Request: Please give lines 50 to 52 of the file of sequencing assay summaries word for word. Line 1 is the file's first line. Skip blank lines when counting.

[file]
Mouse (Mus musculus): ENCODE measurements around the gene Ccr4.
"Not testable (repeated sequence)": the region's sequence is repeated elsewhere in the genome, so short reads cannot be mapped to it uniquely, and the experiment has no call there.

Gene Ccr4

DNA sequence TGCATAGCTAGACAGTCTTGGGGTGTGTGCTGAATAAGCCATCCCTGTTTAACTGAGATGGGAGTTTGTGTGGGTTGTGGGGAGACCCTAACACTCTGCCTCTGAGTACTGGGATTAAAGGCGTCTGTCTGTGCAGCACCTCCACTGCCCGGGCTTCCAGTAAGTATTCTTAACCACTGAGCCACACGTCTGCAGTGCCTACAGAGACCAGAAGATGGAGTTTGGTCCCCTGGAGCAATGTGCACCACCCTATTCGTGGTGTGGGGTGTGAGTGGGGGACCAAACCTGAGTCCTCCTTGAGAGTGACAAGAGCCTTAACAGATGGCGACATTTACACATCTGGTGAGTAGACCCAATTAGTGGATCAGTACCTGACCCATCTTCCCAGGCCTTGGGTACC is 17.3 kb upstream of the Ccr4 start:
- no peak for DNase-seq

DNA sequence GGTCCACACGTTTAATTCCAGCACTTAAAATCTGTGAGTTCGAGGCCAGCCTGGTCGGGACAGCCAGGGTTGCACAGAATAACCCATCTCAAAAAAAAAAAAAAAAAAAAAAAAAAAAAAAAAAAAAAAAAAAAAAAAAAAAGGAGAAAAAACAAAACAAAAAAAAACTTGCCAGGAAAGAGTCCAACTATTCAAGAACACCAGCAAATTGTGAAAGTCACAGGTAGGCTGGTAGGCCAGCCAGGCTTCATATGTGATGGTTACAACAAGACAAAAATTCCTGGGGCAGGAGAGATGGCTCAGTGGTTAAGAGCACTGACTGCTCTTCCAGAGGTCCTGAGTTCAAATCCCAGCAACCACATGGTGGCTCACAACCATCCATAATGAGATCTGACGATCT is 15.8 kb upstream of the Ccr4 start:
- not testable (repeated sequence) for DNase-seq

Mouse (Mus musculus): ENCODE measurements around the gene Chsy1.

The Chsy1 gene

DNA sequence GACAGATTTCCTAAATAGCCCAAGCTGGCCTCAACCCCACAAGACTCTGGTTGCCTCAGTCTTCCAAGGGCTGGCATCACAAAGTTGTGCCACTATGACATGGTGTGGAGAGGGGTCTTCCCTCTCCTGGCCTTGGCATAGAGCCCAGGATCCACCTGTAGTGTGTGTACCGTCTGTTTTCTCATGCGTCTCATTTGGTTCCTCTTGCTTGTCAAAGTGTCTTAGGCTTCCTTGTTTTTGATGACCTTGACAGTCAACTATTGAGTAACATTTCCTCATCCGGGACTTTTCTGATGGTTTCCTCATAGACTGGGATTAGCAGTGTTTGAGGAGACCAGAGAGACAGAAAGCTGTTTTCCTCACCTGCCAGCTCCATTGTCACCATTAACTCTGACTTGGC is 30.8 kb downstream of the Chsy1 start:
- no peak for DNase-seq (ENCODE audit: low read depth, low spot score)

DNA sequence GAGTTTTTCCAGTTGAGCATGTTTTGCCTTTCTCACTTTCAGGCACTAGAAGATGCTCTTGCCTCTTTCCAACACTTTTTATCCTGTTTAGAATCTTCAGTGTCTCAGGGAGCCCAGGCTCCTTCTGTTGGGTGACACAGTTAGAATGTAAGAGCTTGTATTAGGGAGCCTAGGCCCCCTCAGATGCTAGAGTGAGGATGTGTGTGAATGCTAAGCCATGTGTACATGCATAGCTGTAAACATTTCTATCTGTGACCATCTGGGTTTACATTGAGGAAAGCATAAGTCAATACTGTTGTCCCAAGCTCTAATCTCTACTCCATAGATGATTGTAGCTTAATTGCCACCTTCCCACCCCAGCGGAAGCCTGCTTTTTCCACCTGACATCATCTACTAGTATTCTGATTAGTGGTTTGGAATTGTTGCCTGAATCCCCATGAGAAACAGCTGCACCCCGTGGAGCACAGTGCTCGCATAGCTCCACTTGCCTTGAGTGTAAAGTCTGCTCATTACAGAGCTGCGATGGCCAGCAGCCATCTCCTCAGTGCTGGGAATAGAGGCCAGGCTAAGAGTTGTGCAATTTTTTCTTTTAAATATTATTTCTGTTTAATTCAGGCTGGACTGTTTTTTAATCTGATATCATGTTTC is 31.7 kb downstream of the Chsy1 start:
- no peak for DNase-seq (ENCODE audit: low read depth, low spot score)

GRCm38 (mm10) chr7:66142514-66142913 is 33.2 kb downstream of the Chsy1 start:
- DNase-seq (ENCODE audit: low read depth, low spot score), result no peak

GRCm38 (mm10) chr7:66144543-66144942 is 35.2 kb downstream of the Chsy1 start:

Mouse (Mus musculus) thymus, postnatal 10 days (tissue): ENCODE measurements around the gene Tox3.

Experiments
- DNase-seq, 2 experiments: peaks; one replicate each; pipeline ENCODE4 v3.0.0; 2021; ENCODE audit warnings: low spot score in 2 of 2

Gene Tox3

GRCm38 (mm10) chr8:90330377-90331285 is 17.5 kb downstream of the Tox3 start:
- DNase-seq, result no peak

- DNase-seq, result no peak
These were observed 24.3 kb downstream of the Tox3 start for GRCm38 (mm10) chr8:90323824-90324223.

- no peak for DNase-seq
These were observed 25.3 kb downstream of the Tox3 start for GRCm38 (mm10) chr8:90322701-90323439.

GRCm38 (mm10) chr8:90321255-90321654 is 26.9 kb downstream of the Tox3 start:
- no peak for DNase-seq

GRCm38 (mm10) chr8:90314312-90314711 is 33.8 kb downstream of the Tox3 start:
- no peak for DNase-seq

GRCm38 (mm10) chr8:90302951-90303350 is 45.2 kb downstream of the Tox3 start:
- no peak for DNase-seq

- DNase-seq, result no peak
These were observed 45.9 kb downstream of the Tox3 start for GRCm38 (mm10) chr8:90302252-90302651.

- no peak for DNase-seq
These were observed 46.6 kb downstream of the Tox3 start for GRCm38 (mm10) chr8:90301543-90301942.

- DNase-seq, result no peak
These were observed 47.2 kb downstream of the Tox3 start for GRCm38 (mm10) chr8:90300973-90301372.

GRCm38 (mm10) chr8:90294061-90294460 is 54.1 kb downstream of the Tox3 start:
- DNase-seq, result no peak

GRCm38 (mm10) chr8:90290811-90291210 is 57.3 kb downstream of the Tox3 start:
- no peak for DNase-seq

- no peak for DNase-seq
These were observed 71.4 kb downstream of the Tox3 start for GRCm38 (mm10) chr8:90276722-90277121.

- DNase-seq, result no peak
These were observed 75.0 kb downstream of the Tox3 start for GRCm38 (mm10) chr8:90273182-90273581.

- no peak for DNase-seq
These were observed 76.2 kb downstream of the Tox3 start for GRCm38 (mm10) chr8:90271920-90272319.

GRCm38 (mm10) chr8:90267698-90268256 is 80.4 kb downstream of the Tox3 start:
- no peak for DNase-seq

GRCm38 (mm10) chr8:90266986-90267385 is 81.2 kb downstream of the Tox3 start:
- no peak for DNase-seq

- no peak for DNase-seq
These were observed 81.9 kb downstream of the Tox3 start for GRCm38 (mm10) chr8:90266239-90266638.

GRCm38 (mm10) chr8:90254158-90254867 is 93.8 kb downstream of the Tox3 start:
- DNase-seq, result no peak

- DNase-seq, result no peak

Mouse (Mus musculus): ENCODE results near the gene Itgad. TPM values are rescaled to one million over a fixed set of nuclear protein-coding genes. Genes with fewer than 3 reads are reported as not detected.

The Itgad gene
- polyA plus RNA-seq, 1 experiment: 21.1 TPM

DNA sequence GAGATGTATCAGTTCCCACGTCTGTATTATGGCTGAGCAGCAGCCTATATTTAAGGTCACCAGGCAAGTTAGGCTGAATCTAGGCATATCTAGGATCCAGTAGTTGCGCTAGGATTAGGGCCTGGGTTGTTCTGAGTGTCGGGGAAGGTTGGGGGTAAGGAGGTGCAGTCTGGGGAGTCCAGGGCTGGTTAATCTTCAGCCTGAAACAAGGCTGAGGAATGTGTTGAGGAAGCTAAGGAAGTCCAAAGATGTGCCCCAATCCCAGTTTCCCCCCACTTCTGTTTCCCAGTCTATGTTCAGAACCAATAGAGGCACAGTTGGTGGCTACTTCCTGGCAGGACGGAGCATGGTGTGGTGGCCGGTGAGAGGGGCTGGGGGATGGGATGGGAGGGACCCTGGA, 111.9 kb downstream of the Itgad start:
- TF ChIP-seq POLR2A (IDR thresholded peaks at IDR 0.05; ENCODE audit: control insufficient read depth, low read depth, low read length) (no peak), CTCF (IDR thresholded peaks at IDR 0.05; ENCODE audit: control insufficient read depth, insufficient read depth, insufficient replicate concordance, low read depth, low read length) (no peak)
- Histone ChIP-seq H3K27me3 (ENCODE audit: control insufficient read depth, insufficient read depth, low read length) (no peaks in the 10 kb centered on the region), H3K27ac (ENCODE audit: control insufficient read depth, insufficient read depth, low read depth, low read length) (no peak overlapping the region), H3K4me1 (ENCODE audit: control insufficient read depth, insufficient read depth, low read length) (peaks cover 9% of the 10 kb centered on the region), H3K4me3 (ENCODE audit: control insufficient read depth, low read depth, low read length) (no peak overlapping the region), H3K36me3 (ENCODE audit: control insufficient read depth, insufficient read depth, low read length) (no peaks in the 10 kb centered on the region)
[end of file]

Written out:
- no peak for DNase-seq

GRCm38 (mm10) chr8:90266986-90267385 is 81.2 kb downstream of the Tox3 start:
- no peak for DNase-seq